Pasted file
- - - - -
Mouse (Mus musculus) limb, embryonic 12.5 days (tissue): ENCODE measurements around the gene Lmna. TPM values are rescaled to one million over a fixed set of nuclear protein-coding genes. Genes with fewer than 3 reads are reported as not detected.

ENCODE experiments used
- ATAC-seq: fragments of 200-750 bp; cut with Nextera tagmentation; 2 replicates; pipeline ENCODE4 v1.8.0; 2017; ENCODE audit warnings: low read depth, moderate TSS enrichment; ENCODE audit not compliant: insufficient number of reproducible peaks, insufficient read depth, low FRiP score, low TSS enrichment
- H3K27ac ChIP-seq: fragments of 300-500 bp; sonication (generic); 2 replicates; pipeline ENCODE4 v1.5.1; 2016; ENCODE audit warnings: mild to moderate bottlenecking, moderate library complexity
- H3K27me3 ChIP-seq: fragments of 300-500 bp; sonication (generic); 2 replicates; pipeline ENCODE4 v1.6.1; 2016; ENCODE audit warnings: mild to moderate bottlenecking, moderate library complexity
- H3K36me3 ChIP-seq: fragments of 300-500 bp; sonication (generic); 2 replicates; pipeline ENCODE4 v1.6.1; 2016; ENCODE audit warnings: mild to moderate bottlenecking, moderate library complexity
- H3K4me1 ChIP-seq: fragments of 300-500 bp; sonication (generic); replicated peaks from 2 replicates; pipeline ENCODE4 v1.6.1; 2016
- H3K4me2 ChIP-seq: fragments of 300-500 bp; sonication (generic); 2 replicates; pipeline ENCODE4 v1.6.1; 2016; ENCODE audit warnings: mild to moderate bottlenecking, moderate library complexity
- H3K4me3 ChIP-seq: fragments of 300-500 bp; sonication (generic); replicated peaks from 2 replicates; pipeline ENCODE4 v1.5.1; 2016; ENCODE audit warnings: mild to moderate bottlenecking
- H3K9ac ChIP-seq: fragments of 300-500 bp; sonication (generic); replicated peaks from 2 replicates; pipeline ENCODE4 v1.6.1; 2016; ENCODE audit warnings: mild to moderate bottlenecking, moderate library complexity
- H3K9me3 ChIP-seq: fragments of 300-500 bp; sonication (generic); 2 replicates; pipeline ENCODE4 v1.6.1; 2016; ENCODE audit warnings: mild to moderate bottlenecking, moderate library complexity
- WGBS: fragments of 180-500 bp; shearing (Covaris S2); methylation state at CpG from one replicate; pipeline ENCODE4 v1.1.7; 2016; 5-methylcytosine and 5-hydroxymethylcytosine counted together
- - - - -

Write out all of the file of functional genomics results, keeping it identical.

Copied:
Mouse (Mus musculus) limb, embryonic 12.5 days (tissue): ENCODE measurements around the gene Lmna. TPM values are rescaled to one million over a fixed set of nuclear protein-coding genes. Genes with fewer than 3 reads are reported as not detected.

ENCODE experiments used
- ATAC-seq: fragments of 200-750 bp; cut with Nextera tagmentation; 2 replicates; pipeline ENCODE4 v1.8.0; 2017; ENCODE audit warnings: low read depth, moderate TSS enrichment; ENCODE audit not compliant: insufficient number of reproducible peaks, insufficient read depth, low FRiP score, low TSS enrichment
- H3K27ac ChIP-seq: fragments of 300-500 bp; sonication (generic); 2 replicates; pipeline ENCODE4 v1.5.1; 2016; ENCODE audit warnings: mild to moderate bottlenecking, moderate library complexity
- H3K27me3 ChIP-seq: fragments of 300-500 bp; sonication (generic); 2 replicates; pipeline ENCODE4 v1.6.1; 2016; ENCODE audit warnings: mild to moderate bottlenecking, moderate library complexity
- H3K36me3 ChIP-seq: fragments of 300-500 bp; sonication (generic); 2 replicates; pipeline ENCODE4 v1.6.1; 2016; ENCODE audit warnings: mild to moderate bottlenecking, moderate library complexity
- H3K4me1 ChIP-seq: fragments of 300-500 bp; sonication (generic); replicated peaks from 2 replicates; pipeline ENCODE4 v1.6.1; 2016
- H3K4me2 ChIP-seq: fragments of 300-500 bp; sonication (generic); 2 replicates; pipeline ENCODE4 v1.6.1; 2016; ENCODE audit warnings: mild to moderate bottlenecking, moderate library complexity
- H3K4me3 ChIP-seq: fragments of 300-500 bp; sonication (generic); replicated peaks from 2 replicates; pipeline ENCODE4 v1.5.1; 2016; ENCODE audit warnings: mild to moderate bottlenecking
- H3K9ac ChIP-seq: fragments of 300-500 bp; sonication (generic); replicated peaks from 2 replicates; pipeline ENCODE4 v1.6.1; 2016; ENCODE audit warnings: mild to moderate bottlenecking, moderate library complexity
- H3K9me3 ChIP-seq: fragments of 300-500 bp; sonication (generic); 2 replicates; pipeline ENCODE4 v1.6.1; 2016; ENCODE audit warnings: mild to moderate bottlenecking, moderate library complexity
- WGBS: fragments of 180-500 bp; shearing (Covaris S2); methylation state at CpG from one replicate; pipeline ENCODE4 v1.1.7; 2016; 5-methylcytosine and 5-hydroxymethylcytosine counted together